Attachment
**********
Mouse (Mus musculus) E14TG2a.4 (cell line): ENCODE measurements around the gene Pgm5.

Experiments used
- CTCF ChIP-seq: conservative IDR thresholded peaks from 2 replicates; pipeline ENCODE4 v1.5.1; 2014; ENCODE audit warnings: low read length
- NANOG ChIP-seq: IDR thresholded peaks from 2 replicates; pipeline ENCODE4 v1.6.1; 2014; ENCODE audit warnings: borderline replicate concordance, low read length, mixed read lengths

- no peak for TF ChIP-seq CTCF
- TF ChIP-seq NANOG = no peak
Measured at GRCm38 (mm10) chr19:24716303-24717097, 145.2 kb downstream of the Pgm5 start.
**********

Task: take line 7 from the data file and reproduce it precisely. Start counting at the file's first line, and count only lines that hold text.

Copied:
Measured at GRCm38 (mm10) chr19:24716303-24717097, 145.2 kb downstream of the Pgm5 start.